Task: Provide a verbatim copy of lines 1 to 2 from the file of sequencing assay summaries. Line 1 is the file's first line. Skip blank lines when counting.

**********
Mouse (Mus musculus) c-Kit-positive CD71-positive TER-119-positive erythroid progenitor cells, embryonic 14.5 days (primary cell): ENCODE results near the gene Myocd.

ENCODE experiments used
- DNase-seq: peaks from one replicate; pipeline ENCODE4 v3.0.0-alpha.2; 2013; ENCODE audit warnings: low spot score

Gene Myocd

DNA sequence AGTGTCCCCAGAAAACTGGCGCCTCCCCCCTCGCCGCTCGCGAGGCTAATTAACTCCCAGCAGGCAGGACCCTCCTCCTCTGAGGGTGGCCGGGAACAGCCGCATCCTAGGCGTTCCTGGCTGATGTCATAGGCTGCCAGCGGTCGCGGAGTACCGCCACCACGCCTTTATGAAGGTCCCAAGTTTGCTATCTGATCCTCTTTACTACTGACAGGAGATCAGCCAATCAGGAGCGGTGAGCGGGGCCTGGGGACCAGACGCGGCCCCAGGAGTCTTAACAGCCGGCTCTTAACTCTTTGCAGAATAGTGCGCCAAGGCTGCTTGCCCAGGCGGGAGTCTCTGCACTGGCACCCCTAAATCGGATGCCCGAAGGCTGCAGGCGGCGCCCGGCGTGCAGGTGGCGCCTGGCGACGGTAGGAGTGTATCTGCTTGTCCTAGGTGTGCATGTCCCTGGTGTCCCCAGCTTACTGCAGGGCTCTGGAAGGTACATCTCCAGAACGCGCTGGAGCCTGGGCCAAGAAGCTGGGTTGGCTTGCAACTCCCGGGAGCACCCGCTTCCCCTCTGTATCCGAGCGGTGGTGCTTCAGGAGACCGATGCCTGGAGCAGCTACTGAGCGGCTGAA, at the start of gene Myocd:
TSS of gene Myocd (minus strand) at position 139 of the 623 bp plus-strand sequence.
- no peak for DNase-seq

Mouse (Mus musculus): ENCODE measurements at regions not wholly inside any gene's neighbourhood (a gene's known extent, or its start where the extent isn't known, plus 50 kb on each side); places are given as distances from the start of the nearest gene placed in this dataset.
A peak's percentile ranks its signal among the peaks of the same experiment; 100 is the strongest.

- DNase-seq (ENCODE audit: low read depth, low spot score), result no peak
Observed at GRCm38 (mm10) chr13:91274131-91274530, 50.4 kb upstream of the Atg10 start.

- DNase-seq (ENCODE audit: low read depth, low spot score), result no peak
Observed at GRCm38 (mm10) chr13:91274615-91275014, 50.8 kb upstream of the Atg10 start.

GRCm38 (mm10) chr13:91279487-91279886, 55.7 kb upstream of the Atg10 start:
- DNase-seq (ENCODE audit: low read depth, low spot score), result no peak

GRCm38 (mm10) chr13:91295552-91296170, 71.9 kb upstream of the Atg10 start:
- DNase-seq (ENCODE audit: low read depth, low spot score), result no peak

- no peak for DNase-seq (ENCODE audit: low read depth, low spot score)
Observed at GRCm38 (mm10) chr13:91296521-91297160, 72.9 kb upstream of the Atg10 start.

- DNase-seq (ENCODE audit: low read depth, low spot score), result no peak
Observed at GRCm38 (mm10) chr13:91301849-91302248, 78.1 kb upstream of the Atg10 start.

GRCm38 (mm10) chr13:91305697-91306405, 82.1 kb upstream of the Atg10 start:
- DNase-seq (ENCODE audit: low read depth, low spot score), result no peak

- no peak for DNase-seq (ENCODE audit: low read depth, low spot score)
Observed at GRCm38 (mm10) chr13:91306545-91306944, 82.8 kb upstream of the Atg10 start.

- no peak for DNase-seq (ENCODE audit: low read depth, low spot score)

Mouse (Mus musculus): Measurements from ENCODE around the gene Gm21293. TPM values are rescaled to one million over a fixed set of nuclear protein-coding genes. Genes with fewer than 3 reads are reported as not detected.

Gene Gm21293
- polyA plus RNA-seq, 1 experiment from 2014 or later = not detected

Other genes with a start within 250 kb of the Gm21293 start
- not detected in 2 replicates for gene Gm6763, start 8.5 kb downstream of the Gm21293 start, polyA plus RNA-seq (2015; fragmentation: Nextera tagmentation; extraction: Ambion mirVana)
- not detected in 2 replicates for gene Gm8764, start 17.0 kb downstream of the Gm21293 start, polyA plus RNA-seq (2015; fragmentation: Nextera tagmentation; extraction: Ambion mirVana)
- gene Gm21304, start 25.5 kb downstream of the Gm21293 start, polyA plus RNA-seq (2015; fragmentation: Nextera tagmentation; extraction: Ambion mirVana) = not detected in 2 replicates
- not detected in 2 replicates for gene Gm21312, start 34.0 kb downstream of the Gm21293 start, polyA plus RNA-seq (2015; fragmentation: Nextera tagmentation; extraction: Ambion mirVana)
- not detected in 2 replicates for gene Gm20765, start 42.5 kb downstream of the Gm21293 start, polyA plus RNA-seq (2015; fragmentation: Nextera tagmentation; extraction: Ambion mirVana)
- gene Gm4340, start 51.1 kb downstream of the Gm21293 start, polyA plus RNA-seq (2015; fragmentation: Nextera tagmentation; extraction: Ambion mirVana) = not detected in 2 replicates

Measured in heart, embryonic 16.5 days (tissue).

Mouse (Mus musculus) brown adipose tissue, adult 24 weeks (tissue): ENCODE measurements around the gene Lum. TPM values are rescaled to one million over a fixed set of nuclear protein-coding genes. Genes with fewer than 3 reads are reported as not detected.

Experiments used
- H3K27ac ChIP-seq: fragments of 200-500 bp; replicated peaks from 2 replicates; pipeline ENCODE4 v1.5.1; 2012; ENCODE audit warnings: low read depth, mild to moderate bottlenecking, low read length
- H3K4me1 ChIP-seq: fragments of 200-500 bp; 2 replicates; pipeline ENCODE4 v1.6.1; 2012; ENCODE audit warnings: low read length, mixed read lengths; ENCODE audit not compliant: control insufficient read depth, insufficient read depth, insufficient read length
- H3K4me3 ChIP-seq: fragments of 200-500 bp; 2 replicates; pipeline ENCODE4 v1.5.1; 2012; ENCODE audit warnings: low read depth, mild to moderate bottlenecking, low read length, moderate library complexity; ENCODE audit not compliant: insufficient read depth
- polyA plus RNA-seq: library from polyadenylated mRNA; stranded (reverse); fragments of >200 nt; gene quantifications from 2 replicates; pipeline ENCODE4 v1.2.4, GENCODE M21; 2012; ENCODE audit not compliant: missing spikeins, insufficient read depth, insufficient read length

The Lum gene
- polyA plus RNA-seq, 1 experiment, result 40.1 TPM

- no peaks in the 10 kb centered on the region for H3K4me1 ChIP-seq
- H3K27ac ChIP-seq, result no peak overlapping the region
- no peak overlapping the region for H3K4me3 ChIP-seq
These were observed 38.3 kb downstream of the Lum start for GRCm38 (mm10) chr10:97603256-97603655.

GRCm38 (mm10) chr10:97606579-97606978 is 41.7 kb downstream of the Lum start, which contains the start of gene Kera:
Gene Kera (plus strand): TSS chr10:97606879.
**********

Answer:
Mouse (Mus musculus) c-Kit-positive CD71-positive TER-119-positive erythroid progenitor cells, embryonic 14.5 days (primary cell): ENCODE results near the gene Myocd.

ENCODE experiments used